We make them every day, you know. And they’re not always big ones.
We decide what we’re going to wear that day, and what shoes go best with that outfit.
We decide what we’re going to eat. If we’re going out to eat, and if so, we decide where. Or if we’re staying at home, we have to decide on a menu, and if we’re cooking it ourselves or having it delivered from a restaurant.
If we have children, we have to help them decide what to wear, and what they’re going to eat. Among other things.
We have to decide what we’re going to do on our weekends. Where we’re going and with who. Or if we’re just going to enjoy time to do nothing.
If someone we care about has a birthday coming up, we have to decide on a gift.
When it’s Christmas we have to decide on gifts for our family and friends, and even more, decide on ways to make the holiday a very memorable and special time.
These are decisions we make that many times we don’t even realize we’re making them. They just happen and we usually do them without a lot of thought.
They’re easy to make.
But then there are the other decisions. The tough ones. The ones you don’t want to have to make, but you sometimes have no choice.
The decision to leave a job and start over, when you see that things are going terribly wrong and may not get better. Or you’re not going anywhere with your current job and you know you need to make a change.
The decision to move yourself and your family several hundreds of miles away for either family situations or employment opportunities, leaving behind other beloved family members and friends you’ve known forever.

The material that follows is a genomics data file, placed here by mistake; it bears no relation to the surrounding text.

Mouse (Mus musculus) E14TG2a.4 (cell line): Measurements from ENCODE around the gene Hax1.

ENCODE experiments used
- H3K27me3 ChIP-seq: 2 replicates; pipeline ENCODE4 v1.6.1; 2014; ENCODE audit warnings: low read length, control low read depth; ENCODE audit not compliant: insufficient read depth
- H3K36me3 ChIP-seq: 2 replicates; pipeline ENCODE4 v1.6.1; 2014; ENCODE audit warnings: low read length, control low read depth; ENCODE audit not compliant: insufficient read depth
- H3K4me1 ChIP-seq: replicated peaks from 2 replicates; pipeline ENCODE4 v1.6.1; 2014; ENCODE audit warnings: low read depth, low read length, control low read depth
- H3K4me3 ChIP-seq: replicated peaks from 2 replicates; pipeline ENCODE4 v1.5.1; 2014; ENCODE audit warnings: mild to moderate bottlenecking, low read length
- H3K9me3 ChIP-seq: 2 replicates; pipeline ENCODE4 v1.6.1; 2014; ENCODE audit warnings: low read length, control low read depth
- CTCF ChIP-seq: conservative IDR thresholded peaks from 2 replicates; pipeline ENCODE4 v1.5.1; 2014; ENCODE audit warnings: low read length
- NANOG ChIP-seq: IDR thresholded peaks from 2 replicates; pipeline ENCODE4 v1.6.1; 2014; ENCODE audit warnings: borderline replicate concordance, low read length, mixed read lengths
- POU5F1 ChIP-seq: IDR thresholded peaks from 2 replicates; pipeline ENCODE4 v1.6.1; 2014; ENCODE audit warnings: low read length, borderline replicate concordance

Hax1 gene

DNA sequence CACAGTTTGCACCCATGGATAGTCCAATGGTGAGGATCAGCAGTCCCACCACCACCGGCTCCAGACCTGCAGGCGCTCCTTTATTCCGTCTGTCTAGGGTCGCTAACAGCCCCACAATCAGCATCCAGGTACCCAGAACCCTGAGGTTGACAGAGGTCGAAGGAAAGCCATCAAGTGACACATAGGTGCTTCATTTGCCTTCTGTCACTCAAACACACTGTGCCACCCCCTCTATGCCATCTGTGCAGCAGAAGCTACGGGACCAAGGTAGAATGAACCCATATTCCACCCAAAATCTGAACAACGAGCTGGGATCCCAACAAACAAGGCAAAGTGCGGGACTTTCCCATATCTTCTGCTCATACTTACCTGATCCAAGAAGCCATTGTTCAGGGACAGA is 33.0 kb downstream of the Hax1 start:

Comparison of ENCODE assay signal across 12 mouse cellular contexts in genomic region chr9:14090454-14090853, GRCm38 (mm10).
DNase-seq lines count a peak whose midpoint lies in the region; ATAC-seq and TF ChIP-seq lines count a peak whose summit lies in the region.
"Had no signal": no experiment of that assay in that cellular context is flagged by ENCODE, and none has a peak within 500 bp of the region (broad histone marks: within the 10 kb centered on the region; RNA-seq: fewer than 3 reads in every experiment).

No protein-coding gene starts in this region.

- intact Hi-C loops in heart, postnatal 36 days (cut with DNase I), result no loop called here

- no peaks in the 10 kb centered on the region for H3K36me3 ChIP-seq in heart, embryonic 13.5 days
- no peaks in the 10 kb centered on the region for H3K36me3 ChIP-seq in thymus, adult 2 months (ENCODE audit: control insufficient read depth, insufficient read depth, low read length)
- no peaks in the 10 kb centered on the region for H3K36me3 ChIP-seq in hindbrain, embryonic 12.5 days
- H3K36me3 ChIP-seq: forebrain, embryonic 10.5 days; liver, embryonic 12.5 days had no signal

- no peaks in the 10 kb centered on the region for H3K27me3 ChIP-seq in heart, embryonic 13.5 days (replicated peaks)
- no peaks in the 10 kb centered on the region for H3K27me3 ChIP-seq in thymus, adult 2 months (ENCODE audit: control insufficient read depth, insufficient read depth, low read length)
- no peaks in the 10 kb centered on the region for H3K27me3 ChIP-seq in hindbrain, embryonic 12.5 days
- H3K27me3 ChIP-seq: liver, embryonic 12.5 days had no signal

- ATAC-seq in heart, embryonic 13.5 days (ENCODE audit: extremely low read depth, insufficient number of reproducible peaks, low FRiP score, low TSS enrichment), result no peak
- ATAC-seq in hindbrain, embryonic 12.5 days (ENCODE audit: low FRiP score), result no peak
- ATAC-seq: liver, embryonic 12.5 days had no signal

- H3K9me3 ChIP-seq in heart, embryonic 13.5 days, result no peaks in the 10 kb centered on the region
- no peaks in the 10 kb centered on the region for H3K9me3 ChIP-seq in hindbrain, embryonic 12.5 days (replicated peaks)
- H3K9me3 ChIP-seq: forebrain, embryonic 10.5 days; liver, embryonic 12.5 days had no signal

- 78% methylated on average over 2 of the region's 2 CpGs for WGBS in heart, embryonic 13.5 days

The decision as whether or not to split up with a spouse for totally devastating reasons: unfaithfulness, theft of your personal savings; criminal activity; severe drug or alcohol abuse; physical or emotional abuse. The list can go on but you get the idea. And it’s especially hard if you have young children.
The decision to move an elderly parent or maybe your spouse to a nursing home or other specialized care facility because they can no longer care for themselves and you cannot do it either.
Or even worse, the decision to take a family member off of life support because there is no hope for recovery.
Decisions are sometimes easy, and other times difficult, even gut wrenching. Unfortunately they’re part of life, and there’s sometimes no choice in the matter. You make the best decision you can under the circumstances. And once you do, you can’t look back and do a “what if?” Because those “what if’s” aren’t going to happen.
Whatever decision you may be facing in the coming days, weeks, or even months, make the best one you can under the circumstances. And don’t look back, because you did the right thing at the time.
May you have the confidence to make the right decisions in the coming year, and may you make them with no regrets afterwards.